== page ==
Motorcycles

Brough Superior - A Short History

Advertised as the "Rolls Royce" of motorcycles.


In 1919, after parting with his father W.E. Brough who had been building Brough machines for many years, George Brough set out to begin manufacturing his own motorcycles. George had visions of a far more luxurious machine than the reliable but somewhat pedestrian vehicles his father made, and named his motorcycle the Brough Superior - and superior they were, in every aspect. 

Brough presented his first bike at the Olympia show in late 1920 and began production in 1921. This first machine had an OHV J.A.P. engine, and although models with the  Swiss Motosacoche V-twin and the Barr and Stroud sleeve-valve engine were built, J.A.P. was the almost exclusive supplier from 1923, with the introduction of the SS80, until towards the end of 1935 when Brough switched to the more reliable Matchless motor.

The SS100 was introduced in 1925, and some 400 of these were produced including about 100 with Matchless engines. In 1938 he produced the legendary Dream, an elegant horizontally-opposed four cylinder design with shaft drive.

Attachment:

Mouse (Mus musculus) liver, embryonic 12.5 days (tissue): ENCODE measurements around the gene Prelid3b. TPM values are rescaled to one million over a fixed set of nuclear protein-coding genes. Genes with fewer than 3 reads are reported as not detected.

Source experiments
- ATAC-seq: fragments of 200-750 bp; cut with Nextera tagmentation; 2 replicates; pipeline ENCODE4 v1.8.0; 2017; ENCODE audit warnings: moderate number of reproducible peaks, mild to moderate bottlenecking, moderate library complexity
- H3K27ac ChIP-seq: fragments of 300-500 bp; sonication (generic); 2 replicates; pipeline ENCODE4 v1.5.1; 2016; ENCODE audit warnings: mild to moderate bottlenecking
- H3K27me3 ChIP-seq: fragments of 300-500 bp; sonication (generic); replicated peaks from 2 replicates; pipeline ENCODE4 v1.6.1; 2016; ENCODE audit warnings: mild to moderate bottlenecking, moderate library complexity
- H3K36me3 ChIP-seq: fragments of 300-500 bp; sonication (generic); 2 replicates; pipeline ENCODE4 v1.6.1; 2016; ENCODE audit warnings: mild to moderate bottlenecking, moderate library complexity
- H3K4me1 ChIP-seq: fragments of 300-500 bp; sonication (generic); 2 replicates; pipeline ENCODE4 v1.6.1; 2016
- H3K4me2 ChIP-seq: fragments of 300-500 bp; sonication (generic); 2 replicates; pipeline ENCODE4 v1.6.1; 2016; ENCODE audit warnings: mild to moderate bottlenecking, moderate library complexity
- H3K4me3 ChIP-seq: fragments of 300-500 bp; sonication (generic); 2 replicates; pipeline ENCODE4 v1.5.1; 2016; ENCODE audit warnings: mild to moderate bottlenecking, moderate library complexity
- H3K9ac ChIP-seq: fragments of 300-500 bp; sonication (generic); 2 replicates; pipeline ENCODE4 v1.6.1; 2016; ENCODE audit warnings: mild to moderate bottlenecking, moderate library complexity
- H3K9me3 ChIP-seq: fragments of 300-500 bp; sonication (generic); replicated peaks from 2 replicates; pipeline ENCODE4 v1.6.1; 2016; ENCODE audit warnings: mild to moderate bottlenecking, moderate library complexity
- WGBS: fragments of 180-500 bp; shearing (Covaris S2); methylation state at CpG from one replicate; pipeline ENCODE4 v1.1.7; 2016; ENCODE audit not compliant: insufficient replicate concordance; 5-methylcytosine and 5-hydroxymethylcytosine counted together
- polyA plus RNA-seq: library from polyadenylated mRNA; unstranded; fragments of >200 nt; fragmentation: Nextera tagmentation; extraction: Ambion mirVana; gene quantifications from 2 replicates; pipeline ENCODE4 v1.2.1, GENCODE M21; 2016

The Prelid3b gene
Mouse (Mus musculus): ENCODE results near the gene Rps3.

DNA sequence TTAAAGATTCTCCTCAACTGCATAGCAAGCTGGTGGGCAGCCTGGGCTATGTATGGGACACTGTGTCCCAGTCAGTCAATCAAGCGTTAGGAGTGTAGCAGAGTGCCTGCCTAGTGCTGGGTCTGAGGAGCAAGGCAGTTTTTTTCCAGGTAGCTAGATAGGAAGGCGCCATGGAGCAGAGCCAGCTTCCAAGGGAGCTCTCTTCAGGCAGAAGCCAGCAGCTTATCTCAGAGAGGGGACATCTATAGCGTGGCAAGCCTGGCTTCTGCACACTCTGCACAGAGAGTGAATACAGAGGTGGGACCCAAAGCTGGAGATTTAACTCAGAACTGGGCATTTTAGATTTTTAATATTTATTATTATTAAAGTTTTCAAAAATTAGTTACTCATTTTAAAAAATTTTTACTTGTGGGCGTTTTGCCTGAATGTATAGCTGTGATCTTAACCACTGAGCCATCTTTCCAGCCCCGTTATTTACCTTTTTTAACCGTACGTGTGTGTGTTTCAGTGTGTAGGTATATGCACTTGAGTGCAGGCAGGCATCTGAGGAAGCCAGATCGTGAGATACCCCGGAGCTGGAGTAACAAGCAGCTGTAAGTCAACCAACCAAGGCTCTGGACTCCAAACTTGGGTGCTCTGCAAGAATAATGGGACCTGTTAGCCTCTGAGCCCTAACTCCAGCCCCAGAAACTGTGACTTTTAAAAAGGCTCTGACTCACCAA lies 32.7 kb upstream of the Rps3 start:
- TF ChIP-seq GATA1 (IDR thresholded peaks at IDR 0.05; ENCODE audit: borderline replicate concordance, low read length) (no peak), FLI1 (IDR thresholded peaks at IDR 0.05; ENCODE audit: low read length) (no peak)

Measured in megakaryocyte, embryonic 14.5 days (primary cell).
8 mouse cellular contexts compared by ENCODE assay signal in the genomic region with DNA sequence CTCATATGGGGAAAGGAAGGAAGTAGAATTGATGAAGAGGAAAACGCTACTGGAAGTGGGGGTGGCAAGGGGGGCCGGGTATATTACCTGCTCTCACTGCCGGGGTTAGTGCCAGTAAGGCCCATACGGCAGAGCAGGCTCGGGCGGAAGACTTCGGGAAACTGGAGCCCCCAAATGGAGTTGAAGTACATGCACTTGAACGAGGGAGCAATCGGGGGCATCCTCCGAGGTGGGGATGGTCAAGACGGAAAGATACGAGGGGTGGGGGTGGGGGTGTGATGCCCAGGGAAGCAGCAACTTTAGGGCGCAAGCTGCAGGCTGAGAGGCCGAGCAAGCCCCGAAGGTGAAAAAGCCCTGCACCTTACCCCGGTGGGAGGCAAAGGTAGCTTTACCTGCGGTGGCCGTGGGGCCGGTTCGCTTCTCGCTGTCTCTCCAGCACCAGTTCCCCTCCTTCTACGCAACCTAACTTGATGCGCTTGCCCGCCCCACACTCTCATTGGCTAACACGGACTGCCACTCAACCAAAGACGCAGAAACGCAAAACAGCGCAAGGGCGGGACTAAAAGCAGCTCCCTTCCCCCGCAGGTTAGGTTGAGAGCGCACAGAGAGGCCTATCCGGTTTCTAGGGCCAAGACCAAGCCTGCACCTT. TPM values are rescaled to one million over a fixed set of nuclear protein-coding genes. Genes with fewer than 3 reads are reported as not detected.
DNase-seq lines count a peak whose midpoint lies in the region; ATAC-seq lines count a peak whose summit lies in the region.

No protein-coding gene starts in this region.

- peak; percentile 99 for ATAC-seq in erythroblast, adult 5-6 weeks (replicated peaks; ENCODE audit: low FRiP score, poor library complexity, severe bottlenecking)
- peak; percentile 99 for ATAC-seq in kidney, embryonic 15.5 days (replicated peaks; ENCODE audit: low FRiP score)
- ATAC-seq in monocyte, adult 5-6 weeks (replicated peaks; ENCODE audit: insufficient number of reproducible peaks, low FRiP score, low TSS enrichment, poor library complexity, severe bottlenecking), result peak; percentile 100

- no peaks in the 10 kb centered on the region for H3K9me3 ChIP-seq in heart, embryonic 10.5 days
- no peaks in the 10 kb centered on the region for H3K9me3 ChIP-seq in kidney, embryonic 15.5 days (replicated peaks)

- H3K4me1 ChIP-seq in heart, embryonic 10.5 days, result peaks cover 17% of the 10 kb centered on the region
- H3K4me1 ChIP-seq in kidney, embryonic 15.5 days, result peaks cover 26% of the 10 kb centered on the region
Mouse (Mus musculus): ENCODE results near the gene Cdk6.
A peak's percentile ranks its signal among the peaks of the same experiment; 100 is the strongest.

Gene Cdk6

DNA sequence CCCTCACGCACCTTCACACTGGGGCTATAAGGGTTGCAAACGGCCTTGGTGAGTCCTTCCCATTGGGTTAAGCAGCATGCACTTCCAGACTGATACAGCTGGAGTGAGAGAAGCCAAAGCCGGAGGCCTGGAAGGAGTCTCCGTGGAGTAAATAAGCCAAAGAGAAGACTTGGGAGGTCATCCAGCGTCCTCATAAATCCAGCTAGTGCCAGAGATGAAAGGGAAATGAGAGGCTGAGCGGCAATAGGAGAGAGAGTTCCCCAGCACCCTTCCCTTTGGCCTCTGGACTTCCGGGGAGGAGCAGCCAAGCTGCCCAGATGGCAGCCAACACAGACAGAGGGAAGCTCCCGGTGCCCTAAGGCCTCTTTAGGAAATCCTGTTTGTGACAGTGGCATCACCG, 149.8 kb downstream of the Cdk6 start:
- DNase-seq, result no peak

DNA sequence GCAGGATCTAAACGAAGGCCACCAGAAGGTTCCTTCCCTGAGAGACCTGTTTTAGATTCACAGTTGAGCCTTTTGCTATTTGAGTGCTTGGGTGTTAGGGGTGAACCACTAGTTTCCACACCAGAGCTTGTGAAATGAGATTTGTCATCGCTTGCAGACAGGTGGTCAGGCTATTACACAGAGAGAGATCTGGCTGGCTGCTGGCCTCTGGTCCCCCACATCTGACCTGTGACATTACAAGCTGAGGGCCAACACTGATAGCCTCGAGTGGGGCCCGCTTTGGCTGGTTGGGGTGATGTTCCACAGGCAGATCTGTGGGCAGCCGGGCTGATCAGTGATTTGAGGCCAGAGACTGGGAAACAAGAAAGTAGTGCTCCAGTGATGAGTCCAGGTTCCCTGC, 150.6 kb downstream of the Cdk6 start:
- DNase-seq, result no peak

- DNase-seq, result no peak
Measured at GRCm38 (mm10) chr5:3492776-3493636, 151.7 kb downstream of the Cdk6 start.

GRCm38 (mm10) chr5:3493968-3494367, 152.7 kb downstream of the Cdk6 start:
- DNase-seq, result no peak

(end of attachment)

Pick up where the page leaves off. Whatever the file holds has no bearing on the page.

Brough achieved many racing successes and speed records, and in fact one machine achieved the astonishing speed of 180mph at Budapest in 1938 - but no record, as the rider, Eric Fernihough, crashed and was killed on the return run.

In 1940, shortly after the onset of war, George ceased motorcycle manufacture in favour of aircraft components, and although he did build one experimental post-war machine, he decided against going into production. He continued in business building precision engineer's tools and Brough Superior parts for many years before his death in 1969.

Brough Superior motorcycles have become one of the most sought-after of all collectors machinery, not least because of their strong connection with the enigmatic Lawrence of Arabia.
 
 

Sources: IC, Rider April 98....

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